3. Young Kenyans increasingly feel that their needs and aspirations are not being met by the economic, social, and cultural structures in place today. Many yearn for more stability in their income and prospects. They have heard many promises and now no longer believe on promises to merely improve on the status quo. They feel that we must utterly transform how the system works. That is what they expect from this process.
4. Our politics are not serving us well. Elections are too divisive. They are pulling us apart. Too much is lost from the cycle of 3 years good and 2 years bad that increase our poverty and divide us from each other. What often binds all major challenges is siasa mbaya. Bad politics makes problems worse and invents new ones.
5. Corruption is greed and it is hurting Kenyans. They want a stop to it. They commend the moves against it that have been made but they feel that a lot more needs to be done.
6. Kenyans appreciate devolution but think that more needs to be done to make it more inclusive and of more benefit to Kenyans.
7. Government is spending too much on itself. Public resources should be used for Kenyans and the burden of government should reduce.
F. THE SOLUTIONS IDENTIFIED FROM WHAT KENYANS SAID TO BBI
1. NATIONAL ETHOS — We lack shared beliefs, ideals and aspirations about what Kenya can become if we all subscribed to a national ethos that builds and reinforces our unity. To change this is bottom-up work, starting in the family and the community, supported by initiatives that embrace the positive cultures, beliefs and ideals of Kenya’s diverse communities and facilitated by civil society, the private sector, and State institutions. It will become embedded in the formal education system, starting from the earliest age and lasting for a lifetime, religious and cultural institutions, the media, and our arts sector.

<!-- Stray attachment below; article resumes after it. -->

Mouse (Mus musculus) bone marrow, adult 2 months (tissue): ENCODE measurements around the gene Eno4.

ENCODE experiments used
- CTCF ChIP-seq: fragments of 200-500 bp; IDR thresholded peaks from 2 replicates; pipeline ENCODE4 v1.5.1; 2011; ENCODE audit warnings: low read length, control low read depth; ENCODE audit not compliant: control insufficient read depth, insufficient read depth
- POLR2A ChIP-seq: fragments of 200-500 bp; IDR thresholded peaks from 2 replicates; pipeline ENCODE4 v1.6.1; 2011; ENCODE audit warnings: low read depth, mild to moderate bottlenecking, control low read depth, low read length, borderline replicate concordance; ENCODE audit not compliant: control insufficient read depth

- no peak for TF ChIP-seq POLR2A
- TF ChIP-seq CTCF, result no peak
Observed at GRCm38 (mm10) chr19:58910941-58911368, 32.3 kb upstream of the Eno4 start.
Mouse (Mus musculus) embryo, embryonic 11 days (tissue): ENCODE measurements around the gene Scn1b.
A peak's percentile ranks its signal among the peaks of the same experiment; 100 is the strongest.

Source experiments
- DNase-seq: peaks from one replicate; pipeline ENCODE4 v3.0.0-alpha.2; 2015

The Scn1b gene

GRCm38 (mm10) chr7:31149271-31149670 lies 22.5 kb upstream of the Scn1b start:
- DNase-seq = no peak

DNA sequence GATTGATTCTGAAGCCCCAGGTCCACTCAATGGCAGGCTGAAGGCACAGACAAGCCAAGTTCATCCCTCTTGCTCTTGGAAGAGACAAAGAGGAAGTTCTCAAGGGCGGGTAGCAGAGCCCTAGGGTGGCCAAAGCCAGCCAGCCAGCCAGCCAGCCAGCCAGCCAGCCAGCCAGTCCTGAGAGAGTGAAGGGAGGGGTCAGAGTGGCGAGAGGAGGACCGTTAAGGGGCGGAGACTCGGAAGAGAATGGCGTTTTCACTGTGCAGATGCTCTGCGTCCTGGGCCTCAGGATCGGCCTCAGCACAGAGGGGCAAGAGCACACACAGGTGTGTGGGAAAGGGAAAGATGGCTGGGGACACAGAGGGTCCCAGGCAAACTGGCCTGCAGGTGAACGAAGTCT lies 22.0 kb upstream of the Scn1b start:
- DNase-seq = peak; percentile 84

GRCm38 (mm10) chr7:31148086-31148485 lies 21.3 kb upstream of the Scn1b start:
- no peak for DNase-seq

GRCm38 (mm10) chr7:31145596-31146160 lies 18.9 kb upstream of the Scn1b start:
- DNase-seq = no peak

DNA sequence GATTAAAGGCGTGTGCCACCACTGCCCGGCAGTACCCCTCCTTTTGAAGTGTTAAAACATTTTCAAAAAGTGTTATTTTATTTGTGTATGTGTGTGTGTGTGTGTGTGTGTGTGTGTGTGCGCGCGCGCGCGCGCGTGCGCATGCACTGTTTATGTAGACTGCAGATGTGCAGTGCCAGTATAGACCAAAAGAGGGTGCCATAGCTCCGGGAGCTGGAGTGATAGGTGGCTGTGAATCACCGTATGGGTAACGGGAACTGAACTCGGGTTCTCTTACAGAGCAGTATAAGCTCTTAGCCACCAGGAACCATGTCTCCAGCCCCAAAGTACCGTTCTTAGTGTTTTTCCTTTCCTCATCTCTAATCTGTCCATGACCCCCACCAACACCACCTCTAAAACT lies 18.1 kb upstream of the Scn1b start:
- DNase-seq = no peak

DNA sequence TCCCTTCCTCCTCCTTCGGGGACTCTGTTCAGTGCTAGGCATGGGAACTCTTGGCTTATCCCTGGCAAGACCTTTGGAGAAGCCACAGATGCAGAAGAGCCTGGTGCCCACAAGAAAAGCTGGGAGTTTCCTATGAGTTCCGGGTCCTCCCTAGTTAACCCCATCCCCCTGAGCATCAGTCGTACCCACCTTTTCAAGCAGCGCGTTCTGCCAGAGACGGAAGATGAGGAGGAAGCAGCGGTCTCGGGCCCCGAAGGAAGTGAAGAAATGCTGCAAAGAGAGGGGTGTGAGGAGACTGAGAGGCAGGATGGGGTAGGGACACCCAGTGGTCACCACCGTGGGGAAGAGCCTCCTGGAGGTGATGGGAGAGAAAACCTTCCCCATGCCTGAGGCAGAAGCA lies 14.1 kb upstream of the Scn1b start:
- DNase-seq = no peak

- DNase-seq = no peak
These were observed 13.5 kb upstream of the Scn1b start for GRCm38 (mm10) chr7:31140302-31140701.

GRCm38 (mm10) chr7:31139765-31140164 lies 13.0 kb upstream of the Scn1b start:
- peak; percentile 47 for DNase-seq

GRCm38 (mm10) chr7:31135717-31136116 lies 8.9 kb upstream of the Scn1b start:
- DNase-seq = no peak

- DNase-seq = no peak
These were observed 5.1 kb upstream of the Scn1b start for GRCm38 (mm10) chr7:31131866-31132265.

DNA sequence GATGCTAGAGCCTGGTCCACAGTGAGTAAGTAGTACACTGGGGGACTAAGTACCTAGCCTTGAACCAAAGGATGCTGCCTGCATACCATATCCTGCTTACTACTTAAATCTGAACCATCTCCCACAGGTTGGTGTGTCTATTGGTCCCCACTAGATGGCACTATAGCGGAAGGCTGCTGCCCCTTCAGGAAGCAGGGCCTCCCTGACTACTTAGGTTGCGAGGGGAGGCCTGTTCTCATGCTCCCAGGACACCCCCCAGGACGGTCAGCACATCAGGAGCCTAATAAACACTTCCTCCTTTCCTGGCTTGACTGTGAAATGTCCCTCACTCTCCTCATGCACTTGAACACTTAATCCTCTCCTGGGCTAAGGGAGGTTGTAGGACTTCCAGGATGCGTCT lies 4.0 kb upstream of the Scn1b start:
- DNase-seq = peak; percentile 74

i. Elections will come and go with different administrations in place, but Kenya will endure. We need a vision of the Kenya we want to exist in 3 generations or 100 years.
ii. We must become comfortable in our own African skin — The Taskforce recommends that Government undertake initiatives that harmonise modern Kenyan identity with our diverse African cultures so that we are Africans comfortable in our skin and not operating between two, or more, sometimes contradictory worlds.
iii. Strengthen the Ministry of Culture and Heritage which is currently treated as a peripheral government activity.
iv. Replace Boxing Day on 26th December with a National Culture Day for celebrating culture and learning about other Kenyans’ cultures (this can also be done on 1st January).
v. We should give ourselves a definitive, evolving, and inclusive official history. H.E. President Uhuru Kenyatta should commission an Official History of Kenya whose production will be led by an Office of the Historian resident in the National Archives.
vi. A full-time focus on ethics — The EACC should be focused on stopping economic crimes, and given constitutional protection as a Chapter 15 Commission. Its ethics mandate should be redirected to the NCIC which should henceforth be renamed the Ethics Commission and its mandate refreshed in line with the Ethics mission, and for it to be under the Office of the President.
vii. Teaching ethics as a compulsory subject throughout the schooling curriculum from nursery to university.
viii. Including teachings of the national values and principles as part of every ethnic culture and particularly as part of the teachings during rites of passage into adulthood.
ix. Implement the current enforcement mechanism under the Leadership and Integrity Act, even as we discuss hot to strengthen it.